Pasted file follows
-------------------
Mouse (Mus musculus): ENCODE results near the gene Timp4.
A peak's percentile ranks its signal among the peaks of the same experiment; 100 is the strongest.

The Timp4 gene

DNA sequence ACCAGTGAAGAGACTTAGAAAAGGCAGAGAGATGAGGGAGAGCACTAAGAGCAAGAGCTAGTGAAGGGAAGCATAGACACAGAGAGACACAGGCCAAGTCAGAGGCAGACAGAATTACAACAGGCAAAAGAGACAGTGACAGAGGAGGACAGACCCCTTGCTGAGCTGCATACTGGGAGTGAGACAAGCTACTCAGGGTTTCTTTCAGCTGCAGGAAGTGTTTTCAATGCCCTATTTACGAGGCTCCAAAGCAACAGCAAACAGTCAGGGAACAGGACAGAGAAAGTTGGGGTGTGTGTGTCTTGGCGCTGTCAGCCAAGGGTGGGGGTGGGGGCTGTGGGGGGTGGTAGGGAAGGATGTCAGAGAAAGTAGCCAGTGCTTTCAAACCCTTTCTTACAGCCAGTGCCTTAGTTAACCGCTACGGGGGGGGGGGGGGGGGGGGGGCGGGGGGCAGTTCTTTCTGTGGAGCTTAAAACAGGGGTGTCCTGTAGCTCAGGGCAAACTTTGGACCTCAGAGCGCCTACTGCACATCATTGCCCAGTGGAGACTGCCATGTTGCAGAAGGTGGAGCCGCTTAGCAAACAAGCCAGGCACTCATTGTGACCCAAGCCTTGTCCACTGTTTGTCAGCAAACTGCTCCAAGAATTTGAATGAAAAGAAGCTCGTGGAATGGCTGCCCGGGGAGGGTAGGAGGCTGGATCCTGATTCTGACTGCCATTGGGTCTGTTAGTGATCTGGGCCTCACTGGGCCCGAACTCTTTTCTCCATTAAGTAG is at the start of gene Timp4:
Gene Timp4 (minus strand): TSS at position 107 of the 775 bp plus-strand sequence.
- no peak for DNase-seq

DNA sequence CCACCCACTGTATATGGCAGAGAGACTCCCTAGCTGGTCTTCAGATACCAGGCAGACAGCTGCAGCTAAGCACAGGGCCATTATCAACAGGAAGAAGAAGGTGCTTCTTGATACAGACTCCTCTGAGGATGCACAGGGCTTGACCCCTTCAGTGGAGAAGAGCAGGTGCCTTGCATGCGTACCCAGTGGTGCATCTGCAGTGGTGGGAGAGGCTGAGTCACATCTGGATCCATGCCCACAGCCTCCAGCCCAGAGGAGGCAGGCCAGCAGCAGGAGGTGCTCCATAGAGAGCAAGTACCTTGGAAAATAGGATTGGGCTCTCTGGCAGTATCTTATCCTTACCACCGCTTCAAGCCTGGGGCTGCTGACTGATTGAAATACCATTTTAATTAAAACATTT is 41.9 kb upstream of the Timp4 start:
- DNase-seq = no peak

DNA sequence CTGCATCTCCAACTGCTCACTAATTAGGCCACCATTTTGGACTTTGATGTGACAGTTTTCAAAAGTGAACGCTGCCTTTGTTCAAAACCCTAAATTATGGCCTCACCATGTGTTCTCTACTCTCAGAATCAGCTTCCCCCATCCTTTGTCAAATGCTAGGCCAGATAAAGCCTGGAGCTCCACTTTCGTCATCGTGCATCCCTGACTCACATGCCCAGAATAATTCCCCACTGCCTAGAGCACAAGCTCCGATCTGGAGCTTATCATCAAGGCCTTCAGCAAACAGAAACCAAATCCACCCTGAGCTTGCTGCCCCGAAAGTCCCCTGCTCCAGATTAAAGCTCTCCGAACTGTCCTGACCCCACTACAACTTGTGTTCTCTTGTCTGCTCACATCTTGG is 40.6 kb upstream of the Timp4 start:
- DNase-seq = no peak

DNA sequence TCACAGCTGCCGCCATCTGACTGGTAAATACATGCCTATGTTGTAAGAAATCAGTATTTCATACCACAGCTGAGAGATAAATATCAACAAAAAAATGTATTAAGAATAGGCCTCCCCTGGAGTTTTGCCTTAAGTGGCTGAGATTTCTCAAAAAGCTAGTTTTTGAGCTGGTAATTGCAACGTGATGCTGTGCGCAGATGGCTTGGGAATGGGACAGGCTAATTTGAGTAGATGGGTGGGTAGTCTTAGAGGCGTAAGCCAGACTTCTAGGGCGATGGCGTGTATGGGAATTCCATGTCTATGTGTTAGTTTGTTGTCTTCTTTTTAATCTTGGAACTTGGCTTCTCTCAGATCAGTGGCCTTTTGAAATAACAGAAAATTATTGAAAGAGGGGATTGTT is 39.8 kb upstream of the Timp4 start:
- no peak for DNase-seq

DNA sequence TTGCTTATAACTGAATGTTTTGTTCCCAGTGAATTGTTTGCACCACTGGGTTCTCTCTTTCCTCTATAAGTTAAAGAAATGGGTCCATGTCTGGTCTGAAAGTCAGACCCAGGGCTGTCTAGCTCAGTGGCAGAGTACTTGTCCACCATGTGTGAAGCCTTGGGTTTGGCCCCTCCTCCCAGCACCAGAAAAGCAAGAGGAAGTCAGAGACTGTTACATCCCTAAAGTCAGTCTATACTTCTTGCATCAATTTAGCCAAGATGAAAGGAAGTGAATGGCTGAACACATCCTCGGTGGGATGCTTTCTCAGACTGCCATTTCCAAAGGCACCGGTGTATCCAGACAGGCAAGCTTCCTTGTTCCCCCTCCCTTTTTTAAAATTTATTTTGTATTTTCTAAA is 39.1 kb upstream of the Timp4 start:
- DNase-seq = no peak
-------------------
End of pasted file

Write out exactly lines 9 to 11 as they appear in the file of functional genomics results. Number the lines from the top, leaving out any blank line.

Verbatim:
DNA sequence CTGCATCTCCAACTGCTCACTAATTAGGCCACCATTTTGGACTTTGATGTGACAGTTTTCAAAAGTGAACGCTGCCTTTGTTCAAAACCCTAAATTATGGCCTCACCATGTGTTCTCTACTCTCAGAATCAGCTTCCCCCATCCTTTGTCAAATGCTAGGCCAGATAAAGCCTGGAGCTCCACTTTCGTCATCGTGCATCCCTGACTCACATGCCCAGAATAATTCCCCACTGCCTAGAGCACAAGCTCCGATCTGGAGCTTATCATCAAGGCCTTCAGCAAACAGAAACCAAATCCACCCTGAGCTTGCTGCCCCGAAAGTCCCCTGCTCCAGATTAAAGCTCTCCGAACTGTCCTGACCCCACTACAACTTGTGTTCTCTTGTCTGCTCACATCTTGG is 40.6 kb upstream of the Timp4 start:
- DNase-seq = no peak

DNA sequence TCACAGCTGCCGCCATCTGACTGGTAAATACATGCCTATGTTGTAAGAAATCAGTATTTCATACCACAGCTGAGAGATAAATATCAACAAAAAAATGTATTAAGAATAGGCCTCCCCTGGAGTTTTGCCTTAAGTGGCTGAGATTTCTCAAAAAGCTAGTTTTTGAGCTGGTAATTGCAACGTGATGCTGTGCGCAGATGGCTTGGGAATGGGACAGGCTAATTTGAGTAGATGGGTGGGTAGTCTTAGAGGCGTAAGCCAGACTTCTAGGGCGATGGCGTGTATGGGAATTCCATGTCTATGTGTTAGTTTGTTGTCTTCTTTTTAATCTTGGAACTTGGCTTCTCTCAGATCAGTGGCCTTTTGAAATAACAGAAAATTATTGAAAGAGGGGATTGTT is 39.8 kb upstream of the Timp4 start: